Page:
There are many fears people have about the idea of recovering. These fears often make people feel conflicted and hesitant about fully committing to recovery. I’m not going to tell you that none of these fears will come true, because that wouldn’t be honest. Many of those fears do come true. The thing is, you’re ALL more capable than you think, so these fears aren’t as hard to handle as you’re telling yourself they will be.
"I won’t know who I am anymore" Is this really such a bad thing? I mean, who with these issues really likes who they are? Losing some sense of self can be an opportunity to rebuild yourself and start over. It’s a chance to get back in touch with the parts of yourself you used to really like.
"I’m going to feel things I don’t want to feel" Again, you already don’t exactly feel great. And you’ve felt this way for how long? You’re tough. Yes, you’re going to bring up painful feelings that your behaviors have been suppressing. Recovery often feels worse before it feels better. That initial misery makes some people say “ok, this isn’t for me” because they don’t realize it’s part of the process. You’re ripping open an old wound so that you can clean and bandage it properly this time.
'I'll miss school/work” You’re going to miss it anyway if you continue down this path. And when you’re living like this, even when you’re physically in class it’s very difficult to be there mentally. Having to catch up is not the end of the world. Graduating late isn’t the end of the world. Taking care of yourself is worth it. And you’ll learn more in recovery than you ever could in school.
"My eating disorder/self harm/addiction is what makes me special/unique" This is one of those lies these vices tell as an act of self preservation. These issues are very common and they usually follow the same patterns, so they are not special. They’re parasites feeding off of you. They’re not you. They’re not what define you. And once you’re free of them you’ll be able to explore new things and get reacquainted with yourself, and learn what actually makes you special.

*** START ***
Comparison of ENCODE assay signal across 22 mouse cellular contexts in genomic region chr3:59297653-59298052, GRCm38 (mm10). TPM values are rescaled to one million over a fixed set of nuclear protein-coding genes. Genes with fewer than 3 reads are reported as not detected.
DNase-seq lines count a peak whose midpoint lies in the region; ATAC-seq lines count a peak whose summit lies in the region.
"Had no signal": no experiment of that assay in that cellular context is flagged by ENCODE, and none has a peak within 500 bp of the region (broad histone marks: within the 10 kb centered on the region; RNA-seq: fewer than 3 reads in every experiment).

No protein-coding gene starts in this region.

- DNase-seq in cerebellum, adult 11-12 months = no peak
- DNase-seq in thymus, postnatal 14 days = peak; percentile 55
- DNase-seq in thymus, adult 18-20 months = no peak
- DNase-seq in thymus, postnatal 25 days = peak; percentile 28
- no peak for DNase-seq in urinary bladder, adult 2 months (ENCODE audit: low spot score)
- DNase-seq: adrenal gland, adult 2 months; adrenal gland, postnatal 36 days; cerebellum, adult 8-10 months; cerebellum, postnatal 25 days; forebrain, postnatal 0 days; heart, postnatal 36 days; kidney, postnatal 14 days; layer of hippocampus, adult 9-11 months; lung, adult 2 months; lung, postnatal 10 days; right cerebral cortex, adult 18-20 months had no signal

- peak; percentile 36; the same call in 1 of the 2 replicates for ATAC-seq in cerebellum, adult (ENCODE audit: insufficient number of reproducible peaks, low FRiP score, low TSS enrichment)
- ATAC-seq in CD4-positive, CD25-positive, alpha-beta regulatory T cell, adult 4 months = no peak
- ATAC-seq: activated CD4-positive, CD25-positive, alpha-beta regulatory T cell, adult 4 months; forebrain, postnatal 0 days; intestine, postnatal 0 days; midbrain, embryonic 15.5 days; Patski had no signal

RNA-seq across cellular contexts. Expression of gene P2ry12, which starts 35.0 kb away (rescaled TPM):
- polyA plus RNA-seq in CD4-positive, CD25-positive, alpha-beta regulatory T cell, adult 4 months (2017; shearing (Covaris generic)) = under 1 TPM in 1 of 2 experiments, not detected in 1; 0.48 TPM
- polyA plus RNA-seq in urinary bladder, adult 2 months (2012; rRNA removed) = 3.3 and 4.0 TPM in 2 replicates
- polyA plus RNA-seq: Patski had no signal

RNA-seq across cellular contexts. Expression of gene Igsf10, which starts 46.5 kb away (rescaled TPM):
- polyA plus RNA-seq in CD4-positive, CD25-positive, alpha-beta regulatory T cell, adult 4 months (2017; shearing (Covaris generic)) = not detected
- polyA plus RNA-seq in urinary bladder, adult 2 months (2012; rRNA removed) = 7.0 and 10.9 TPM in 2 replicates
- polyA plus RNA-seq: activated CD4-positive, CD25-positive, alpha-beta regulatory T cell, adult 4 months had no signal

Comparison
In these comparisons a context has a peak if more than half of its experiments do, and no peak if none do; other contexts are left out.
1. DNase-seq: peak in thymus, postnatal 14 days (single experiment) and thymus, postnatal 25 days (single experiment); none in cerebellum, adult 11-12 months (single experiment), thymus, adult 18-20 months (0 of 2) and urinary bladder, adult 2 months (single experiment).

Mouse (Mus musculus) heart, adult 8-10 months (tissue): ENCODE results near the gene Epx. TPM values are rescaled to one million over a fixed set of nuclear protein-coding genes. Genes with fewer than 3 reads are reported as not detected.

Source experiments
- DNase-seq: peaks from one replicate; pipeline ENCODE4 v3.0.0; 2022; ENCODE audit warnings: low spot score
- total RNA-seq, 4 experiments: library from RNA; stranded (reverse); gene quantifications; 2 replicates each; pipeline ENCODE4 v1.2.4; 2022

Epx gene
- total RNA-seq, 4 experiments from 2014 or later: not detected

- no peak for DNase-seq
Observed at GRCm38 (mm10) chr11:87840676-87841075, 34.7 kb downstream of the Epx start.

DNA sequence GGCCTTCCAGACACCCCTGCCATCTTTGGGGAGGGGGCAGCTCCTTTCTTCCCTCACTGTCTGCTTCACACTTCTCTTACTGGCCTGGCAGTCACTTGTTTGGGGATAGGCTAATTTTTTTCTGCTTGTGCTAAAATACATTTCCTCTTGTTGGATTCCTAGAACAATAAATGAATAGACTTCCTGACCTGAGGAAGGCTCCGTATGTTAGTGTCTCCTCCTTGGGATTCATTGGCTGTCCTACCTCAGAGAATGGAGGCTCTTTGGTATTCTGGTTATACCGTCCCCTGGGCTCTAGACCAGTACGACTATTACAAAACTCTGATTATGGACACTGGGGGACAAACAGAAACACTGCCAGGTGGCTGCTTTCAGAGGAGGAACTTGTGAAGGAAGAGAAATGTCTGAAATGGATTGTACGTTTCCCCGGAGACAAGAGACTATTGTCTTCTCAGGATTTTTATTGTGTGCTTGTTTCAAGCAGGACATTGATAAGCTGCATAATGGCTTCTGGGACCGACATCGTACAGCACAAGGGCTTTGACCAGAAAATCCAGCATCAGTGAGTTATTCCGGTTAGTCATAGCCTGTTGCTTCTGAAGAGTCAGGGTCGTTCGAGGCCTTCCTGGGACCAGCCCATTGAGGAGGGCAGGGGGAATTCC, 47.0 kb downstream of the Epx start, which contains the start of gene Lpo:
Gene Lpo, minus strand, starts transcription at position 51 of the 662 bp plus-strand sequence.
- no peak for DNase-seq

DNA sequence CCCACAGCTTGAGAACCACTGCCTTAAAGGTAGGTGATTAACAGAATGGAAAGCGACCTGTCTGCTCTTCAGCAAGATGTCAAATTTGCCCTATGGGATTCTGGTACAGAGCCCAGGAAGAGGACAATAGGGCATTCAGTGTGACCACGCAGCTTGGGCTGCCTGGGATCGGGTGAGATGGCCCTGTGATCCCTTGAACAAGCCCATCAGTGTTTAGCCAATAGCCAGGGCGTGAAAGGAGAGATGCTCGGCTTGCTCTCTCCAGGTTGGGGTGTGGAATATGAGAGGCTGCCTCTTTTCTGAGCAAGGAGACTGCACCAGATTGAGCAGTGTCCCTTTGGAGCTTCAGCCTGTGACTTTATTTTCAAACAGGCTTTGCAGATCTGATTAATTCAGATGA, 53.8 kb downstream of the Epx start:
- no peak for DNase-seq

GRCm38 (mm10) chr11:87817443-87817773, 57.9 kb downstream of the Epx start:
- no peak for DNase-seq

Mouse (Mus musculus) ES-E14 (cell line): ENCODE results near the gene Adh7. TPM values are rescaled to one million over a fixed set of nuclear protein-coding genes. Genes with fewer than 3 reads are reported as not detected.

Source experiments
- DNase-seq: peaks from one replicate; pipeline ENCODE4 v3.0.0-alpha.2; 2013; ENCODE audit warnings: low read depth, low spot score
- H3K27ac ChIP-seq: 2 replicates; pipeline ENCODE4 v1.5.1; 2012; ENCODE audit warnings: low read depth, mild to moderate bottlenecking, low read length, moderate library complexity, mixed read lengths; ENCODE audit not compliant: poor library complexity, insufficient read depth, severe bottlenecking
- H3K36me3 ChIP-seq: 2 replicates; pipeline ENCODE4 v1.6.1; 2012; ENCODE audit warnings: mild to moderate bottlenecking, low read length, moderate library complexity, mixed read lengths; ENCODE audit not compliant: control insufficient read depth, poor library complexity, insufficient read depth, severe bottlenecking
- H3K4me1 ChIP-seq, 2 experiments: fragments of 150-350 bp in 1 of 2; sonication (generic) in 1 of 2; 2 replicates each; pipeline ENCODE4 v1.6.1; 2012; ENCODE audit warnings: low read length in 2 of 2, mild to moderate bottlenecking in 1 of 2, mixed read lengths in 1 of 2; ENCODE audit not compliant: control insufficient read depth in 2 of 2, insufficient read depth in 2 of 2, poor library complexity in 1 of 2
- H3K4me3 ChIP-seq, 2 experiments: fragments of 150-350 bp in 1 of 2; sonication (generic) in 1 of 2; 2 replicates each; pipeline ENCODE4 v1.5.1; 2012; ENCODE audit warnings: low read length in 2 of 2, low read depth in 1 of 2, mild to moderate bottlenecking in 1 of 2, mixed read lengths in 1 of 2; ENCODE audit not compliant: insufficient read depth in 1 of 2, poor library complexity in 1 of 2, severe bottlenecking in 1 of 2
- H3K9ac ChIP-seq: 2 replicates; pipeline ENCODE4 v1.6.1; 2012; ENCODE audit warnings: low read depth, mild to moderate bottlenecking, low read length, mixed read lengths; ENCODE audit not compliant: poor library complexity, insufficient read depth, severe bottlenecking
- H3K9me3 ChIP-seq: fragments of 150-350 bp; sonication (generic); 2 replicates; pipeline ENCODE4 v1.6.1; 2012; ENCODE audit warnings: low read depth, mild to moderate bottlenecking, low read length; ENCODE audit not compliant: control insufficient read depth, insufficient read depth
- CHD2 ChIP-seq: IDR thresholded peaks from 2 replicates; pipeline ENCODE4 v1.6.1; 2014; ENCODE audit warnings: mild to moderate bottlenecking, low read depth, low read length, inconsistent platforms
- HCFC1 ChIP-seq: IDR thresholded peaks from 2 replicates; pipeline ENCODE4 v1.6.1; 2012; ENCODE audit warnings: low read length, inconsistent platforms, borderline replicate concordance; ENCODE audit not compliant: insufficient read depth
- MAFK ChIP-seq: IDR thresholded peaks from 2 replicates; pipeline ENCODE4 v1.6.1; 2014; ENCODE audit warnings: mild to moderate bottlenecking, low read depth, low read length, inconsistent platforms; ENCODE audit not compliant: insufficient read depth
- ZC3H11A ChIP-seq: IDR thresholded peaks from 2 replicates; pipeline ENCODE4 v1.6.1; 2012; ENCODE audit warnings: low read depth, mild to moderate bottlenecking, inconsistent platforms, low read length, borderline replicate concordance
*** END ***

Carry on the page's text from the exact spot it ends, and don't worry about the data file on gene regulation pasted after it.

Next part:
"I’ll lose all the work I’ve put into losing weight" Ok, so has all this work paid off? Has the weight loss made you happy and made you love yourself? I’m guessing the answer is no. You can keep denying yourself nutrition and keep losing weight, but it will never satisfy that desire to look at yourself and feel content. Eating disorder weight loss never satisfies and it’s never enough.
"I’ll have to gain weight and I wouldn’t be able to deal with that" If you’ve got a good therapist/treatment team, they won’t just be treating the physical side of things. They’re not just going to feed you and feed you and expect you to deal with that. You’ll learn loads of coping skills and self talk and learn to manage your emotions in healthy ways. You’ll develop the tools you need to deal with body image issues. Remember that bodies aren’t all about measurements and weights. They’re about function too. You’ll be gaining energy, strength, healthy sleep, normal body temperature, healthy skin and hair, etc. When I gained my recovery weight, that part was difficult, but I also lost my acne, my skin stopped drying up, my hair got thick and shiny, etc.
"I won’t have a way to cope anymore" Like I said above, you’ll be given many skills to cope. You’ll get replacements for your maladaptive coping mechanisms. Yes, they probably won’t work as well at first. They might not feel like much of anything. One of the biggest lessons you learn is how to sit with emotions. You learn that you don’t have to release every painful emotion, but that you can actually ride out the wave without harming yourself. So you can last long enough to make the healthy coping skills habits and give them long enough to start making a difference. And they really do start making a difference. You just have to give them a chance. It’s easy to look at one and say “no, that would never work for me” without even trying it. Give everything a shot and it can start giving you a clearer idea of what you want out of the skills and narrow down what might help.
Fear doesn’t necessarily mean you need to run the other way. Facing fears can be really satisfying and empowering. The more you let fear decide things for you, the more that fear will grow. Recovery has many terrifying things about it, but try not to let that be your whole focus. It also has many freedoms and releases and joys in it. And YOU have the strength, intelligence, and capability to walk through everything scary about it, endure it, and come out the other side realizing that you’re a badass after all.